Since the Samsung deal, Best Buy has partnered with other companies as well. In 2013, Best Buy and Microsoft began building Microsoft mini-stores in Best Buy locations. This allowed Microsoft to give customers the ability to try out all of the devices running Windows and all of the services Microsoft offers, with knowledgeable staff trained by Microsoft able to assist customers with their purchase. For customers, especially those without a deep knowledge of technology, this type of partnership provides a real service.
Best Buy's turnaround effort has been making progress, and one of the most important drivers of this progress has been the change in culture introduced by Joly. Best Buy no longer views its supplier relationships as simply a way to cuts costs, but instead recognizes that partnering with companies like Samsung and Microsoft is beneficial for everyone involved. Best Buy missed out on an enormous opportunity when it passed on iTunes, and Joly has so far shown that the company won't make the same mistake again.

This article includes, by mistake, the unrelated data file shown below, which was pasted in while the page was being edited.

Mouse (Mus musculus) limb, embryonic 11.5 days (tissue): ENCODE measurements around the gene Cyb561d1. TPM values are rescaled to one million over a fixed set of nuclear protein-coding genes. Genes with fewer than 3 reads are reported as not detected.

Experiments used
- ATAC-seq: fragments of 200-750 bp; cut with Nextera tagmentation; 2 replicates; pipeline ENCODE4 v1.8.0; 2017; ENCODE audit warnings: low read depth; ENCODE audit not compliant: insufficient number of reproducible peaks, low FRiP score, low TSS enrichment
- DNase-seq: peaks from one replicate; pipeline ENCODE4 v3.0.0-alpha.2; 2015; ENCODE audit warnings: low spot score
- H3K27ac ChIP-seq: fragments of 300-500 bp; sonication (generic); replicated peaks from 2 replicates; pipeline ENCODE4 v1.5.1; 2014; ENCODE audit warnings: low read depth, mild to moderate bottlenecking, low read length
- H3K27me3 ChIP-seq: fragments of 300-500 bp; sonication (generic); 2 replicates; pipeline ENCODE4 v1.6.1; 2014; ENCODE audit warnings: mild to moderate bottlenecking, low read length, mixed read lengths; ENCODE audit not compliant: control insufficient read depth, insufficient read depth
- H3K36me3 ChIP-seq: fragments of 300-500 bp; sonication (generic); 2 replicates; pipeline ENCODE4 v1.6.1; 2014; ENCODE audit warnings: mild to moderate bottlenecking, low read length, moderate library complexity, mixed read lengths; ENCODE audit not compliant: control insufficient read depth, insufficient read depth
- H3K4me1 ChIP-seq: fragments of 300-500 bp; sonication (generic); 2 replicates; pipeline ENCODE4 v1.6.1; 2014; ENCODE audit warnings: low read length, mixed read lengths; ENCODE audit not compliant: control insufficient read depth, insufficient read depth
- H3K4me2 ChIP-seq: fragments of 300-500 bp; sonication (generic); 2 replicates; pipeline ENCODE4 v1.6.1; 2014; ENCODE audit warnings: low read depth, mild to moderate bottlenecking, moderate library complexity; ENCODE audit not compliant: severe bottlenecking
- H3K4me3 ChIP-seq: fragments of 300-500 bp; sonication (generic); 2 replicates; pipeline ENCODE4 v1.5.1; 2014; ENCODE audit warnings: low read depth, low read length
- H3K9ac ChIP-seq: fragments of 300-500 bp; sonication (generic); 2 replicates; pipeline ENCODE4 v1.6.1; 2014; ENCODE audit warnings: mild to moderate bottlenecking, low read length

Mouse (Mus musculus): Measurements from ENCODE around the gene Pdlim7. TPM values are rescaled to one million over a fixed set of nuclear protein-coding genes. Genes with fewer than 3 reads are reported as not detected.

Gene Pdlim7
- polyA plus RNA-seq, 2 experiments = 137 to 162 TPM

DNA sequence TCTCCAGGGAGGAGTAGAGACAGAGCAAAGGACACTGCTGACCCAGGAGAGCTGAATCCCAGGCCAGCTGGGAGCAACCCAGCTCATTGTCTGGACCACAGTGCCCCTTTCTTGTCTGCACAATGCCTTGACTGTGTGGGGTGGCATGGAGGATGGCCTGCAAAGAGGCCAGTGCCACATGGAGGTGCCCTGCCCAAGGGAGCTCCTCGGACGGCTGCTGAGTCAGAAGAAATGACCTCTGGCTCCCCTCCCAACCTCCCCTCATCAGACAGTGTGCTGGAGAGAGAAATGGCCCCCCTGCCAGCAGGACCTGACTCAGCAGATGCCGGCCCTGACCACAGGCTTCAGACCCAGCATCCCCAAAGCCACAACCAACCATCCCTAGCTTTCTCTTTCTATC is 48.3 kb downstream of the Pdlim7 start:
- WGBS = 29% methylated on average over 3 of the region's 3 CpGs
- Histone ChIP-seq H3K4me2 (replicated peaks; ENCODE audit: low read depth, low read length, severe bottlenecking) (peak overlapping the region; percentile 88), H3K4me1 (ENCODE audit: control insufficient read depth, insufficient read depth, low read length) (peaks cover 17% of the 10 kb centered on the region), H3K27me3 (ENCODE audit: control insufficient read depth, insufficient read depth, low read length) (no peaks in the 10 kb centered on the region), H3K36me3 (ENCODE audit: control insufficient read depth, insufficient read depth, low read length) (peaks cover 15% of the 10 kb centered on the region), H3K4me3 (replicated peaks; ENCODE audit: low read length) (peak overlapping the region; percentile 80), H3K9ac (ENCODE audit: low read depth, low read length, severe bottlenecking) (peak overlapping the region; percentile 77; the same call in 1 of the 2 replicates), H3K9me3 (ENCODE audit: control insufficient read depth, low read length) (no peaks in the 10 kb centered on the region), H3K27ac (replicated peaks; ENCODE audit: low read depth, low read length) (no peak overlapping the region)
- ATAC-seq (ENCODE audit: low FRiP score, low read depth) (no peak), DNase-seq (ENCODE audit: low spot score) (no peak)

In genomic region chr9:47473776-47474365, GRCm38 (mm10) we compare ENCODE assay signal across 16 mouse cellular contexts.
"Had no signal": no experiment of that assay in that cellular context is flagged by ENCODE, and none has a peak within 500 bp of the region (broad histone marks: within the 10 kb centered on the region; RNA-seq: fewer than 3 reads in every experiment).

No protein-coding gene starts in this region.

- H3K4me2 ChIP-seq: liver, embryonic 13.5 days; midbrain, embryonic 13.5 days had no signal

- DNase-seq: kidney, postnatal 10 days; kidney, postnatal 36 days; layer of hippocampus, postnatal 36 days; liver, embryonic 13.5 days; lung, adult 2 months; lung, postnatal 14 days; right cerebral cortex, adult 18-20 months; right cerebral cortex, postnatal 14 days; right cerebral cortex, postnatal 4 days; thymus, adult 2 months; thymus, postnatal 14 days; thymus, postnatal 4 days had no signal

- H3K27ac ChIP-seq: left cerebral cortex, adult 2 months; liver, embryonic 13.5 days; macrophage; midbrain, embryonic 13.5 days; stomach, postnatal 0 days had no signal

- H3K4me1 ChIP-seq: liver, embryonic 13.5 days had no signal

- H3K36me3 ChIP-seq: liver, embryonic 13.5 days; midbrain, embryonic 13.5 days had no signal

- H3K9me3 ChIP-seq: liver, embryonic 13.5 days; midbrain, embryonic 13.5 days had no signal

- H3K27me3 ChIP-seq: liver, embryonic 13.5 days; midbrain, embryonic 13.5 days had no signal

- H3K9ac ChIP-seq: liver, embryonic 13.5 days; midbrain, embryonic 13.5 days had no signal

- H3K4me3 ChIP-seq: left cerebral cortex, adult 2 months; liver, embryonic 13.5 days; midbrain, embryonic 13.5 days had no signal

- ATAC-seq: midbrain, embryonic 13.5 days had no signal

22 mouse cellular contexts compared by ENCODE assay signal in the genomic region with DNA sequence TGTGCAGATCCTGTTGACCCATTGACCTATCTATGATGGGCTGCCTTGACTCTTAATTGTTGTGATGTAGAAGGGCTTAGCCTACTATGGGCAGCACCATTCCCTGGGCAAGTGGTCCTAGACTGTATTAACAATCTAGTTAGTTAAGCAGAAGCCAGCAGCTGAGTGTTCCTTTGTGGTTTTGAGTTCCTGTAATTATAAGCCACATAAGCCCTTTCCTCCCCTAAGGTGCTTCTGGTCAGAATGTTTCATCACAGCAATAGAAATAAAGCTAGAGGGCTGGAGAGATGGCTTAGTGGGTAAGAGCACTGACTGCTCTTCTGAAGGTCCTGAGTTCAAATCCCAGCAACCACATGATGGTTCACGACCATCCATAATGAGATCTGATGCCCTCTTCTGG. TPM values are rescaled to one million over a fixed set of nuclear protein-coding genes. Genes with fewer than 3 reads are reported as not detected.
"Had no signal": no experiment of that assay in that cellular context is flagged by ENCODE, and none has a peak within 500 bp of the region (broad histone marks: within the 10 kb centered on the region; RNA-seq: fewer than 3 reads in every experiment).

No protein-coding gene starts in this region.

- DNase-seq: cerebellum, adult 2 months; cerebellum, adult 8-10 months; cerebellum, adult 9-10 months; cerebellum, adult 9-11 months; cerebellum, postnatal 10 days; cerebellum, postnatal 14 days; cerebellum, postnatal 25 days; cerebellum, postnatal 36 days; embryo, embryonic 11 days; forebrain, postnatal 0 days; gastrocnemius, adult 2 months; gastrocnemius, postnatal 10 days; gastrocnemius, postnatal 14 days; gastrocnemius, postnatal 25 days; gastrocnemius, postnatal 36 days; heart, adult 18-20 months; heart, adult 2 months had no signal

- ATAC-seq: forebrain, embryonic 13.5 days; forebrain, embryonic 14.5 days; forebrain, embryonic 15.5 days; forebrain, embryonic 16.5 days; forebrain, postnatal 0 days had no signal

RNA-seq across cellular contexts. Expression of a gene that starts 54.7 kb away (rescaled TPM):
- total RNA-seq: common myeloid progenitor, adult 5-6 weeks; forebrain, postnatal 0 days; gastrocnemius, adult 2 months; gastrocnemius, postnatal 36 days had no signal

Timothy Green owns shares of Best Buy. The Motley Fool recommends Apple. The Motley Fool owns shares of Apple and Microsoft. Try any of our Foolish newsletter services free for 30 days. We Fools may not all hold the same opinions, but we all believe that considering a diverse range of insights makes us better investors. The Motley Fool has a disclosure policy.